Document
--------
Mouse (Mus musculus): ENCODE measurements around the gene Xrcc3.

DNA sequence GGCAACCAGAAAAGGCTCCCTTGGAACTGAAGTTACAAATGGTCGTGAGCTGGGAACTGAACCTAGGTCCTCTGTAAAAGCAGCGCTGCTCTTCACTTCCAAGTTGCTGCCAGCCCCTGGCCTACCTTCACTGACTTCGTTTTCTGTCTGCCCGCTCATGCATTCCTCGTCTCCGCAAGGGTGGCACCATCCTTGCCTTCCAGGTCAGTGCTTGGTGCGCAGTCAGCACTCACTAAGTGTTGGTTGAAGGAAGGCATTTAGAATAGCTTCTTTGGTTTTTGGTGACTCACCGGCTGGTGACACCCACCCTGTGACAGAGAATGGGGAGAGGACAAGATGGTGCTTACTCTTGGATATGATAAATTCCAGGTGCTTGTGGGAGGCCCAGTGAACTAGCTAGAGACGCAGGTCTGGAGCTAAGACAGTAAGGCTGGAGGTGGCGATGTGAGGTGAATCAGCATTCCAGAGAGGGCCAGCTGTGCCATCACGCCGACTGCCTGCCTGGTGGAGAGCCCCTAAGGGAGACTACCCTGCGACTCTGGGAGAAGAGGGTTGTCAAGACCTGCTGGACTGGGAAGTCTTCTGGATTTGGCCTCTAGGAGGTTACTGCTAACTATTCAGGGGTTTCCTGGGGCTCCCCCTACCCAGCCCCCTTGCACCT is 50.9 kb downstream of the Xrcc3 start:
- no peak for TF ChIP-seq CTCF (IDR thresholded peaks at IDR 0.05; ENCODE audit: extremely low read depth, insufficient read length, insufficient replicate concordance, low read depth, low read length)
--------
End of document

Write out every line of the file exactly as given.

Mouse (Mus musculus): ENCODE measurements around the gene Xrcc3.

DNA sequence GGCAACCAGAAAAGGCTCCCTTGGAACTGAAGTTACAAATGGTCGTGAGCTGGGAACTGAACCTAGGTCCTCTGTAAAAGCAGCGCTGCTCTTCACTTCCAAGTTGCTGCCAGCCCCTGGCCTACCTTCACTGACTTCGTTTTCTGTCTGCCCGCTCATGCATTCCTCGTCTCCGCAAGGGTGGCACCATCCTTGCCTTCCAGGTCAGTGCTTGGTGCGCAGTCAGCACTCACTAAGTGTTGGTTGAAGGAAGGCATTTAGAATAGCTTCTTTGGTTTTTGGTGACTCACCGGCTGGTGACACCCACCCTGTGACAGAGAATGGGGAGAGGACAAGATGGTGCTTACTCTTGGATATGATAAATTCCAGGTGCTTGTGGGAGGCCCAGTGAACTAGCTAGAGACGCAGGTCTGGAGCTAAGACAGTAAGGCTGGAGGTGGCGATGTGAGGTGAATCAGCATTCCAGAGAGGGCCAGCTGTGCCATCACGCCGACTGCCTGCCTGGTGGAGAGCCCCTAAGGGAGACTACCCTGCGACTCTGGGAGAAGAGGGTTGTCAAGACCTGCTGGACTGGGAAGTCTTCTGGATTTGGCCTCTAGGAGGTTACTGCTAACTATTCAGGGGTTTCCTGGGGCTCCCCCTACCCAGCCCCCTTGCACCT is 50.9 kb downstream of the Xrcc3 start:
- no peak for TF ChIP-seq CTCF (IDR thresholded peaks at IDR 0.05; ENCODE audit: extremely low read depth, insufficient read length, insufficient replicate concordance, low read depth, low read length)